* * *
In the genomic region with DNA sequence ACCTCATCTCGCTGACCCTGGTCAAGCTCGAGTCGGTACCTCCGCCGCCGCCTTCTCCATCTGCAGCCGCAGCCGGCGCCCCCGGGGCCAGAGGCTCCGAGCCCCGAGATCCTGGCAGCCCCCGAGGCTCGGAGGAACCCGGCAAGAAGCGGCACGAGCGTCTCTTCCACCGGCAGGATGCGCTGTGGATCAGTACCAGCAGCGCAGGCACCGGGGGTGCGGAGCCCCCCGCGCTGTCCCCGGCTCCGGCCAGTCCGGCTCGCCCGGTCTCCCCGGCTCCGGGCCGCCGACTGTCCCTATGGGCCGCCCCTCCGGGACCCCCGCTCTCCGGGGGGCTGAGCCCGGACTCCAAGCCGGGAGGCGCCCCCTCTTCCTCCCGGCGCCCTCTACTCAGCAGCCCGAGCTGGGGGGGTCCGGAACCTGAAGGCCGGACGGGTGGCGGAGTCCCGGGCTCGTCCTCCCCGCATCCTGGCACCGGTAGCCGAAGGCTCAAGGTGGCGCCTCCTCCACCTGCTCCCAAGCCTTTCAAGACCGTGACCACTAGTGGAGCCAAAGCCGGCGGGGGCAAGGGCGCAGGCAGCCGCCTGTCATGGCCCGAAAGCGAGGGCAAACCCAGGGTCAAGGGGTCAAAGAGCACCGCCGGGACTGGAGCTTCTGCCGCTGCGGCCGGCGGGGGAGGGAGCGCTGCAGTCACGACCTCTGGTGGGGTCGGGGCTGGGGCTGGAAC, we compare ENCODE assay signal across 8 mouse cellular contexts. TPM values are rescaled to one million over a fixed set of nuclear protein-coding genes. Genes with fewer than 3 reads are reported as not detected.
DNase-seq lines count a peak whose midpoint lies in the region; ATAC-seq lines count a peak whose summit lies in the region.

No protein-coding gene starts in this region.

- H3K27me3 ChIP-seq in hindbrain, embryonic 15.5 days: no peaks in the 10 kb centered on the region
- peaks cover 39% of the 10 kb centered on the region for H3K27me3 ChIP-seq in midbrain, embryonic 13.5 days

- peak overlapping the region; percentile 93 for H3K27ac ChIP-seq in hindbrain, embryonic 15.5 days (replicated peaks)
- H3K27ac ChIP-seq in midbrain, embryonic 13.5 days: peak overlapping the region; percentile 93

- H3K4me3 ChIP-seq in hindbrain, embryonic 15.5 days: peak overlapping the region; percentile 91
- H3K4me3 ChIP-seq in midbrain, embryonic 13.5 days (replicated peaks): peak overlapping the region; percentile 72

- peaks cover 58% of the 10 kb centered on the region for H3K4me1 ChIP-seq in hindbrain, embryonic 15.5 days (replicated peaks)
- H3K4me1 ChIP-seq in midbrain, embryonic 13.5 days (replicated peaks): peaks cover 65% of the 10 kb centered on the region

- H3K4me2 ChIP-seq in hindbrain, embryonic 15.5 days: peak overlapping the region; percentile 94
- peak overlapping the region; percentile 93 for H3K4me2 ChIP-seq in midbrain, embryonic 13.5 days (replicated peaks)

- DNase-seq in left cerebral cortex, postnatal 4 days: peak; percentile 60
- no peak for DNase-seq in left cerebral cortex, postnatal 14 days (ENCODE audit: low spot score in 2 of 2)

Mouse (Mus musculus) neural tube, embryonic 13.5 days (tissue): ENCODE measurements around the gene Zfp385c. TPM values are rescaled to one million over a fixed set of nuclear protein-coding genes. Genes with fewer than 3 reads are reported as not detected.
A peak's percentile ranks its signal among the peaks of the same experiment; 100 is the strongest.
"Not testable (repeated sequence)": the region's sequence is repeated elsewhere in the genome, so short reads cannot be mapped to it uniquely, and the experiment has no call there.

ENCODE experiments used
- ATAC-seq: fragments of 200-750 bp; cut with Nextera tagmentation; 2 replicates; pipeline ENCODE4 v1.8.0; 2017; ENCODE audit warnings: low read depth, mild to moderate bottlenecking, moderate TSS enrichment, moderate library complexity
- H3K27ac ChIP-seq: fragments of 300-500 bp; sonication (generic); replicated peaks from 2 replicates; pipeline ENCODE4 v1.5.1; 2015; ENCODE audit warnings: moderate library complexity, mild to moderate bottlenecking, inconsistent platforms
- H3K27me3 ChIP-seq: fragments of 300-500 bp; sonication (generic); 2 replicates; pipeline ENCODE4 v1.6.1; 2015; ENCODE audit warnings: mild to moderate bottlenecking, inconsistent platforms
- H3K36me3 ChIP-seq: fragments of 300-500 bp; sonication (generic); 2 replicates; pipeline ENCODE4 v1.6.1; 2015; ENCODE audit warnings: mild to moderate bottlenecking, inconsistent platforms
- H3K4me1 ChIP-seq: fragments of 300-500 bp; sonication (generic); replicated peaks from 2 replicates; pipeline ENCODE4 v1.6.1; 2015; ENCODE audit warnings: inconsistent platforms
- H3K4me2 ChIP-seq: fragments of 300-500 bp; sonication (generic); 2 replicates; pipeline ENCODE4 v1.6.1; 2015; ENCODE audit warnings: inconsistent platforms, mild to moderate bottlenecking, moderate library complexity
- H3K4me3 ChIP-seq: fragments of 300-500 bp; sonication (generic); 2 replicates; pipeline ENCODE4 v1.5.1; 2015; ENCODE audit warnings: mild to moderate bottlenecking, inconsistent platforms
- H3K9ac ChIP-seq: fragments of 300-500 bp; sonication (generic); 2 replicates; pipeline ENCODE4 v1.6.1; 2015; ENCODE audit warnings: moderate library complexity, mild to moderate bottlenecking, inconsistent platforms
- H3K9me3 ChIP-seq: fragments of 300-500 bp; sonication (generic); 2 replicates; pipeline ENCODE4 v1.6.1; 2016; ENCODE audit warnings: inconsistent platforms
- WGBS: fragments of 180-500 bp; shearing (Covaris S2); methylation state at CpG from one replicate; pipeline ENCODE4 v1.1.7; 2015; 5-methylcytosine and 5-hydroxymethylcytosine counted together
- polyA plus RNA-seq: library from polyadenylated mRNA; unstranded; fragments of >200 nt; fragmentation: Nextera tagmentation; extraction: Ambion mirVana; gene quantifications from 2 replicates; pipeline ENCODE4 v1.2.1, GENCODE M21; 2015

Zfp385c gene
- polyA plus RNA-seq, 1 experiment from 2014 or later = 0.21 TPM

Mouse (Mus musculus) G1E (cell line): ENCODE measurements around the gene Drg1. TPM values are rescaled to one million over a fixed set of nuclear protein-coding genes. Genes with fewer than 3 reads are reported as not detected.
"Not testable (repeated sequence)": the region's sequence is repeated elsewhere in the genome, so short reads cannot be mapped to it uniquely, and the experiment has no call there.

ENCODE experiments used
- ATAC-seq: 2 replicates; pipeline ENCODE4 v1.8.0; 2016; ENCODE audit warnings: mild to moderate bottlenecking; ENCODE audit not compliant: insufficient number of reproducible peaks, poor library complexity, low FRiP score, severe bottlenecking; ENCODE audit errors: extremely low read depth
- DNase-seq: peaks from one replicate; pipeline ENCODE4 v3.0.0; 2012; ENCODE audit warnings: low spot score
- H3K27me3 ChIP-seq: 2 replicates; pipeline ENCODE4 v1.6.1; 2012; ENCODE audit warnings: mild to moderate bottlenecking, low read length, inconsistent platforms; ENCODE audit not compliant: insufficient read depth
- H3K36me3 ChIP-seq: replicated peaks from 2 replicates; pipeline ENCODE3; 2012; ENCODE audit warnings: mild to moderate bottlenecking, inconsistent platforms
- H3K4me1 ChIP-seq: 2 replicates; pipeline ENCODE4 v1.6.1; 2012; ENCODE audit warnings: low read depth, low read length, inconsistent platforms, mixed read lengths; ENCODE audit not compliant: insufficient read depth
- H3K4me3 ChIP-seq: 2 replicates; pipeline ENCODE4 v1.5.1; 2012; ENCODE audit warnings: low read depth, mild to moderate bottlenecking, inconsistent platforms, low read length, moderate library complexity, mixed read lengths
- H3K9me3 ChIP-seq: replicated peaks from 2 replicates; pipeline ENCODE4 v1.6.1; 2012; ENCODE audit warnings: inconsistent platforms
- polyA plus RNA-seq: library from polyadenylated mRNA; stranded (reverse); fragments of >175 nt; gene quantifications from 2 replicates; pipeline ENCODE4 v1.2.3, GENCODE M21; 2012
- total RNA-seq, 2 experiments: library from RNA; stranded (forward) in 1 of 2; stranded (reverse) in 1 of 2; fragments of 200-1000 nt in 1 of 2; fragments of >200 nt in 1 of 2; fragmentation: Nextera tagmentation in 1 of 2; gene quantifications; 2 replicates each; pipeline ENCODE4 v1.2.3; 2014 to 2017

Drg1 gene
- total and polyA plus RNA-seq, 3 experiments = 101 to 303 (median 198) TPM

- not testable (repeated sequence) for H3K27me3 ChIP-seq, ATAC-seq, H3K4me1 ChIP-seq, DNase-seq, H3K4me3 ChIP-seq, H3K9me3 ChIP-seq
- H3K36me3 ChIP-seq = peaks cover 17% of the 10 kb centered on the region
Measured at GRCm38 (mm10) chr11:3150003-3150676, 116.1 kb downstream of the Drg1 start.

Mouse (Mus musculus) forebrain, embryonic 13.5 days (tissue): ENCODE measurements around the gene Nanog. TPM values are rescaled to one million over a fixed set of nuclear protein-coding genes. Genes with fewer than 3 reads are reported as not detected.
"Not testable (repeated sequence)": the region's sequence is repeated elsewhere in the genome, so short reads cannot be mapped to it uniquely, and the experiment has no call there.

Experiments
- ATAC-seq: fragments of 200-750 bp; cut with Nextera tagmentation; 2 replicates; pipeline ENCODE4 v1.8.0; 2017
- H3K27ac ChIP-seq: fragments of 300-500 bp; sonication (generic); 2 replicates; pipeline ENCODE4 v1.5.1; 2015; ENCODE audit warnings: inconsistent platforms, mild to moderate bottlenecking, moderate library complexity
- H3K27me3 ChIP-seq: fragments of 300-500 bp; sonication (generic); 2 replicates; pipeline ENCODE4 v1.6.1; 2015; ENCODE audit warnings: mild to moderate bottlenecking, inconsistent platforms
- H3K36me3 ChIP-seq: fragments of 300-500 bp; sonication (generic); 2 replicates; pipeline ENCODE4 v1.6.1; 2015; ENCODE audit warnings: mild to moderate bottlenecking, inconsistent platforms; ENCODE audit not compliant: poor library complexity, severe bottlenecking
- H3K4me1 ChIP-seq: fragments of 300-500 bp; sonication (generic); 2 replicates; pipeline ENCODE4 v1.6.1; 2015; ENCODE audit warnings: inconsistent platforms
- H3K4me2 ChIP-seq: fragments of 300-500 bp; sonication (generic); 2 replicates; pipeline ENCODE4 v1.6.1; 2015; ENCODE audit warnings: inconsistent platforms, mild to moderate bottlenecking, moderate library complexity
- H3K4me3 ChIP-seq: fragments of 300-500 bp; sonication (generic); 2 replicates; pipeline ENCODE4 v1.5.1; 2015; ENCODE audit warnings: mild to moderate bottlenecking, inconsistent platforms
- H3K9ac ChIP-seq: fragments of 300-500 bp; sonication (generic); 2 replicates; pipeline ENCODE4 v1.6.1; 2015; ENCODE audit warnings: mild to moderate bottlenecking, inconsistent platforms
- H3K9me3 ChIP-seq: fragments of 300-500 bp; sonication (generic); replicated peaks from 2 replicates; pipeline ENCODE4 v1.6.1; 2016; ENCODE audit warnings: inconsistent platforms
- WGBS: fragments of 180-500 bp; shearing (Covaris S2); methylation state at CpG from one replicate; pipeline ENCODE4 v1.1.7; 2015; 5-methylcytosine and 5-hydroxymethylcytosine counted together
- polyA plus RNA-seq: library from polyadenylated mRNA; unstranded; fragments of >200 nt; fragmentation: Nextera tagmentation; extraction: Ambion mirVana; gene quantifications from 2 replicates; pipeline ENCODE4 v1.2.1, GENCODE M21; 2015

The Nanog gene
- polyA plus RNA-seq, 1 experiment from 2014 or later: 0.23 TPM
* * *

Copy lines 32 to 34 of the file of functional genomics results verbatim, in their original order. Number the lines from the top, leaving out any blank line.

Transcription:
- polyA plus RNA-seq, 1 experiment from 2014 or later = 0.21 TPM

Mouse (Mus musculus) G1E (cell line): ENCODE measurements around the gene Drg1. TPM values are rescaled to one million over a fixed set of nuclear protein-coding genes. Genes with fewer than 3 reads are reported as not detected.
"Not testable (repeated sequence)": the region's sequence is repeated elsewhere in the genome, so short reads cannot be mapped to it uniquely, and the experiment has no call there.